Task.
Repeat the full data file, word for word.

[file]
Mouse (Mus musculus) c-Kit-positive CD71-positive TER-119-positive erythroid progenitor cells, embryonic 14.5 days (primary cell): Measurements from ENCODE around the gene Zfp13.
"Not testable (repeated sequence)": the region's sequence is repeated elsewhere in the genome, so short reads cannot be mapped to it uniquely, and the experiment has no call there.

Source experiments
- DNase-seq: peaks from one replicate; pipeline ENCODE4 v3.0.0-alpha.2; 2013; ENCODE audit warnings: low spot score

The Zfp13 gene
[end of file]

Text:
Mouse (Mus musculus) c-Kit-positive CD71-positive TER-119-positive erythroid progenitor cells, embryonic 14.5 days (primary cell): Measurements from ENCODE around the gene Zfp13.
"Not testable (repeated sequence)": the region's sequence is repeated elsewhere in the genome, so short reads cannot be mapped to it uniquely, and the experiment has no call there.

Source experiments
- DNase-seq: peaks from one replicate; pipeline ENCODE4 v3.0.0-alpha.2; 2013; ENCODE audit warnings: low spot score

The Zfp13 gene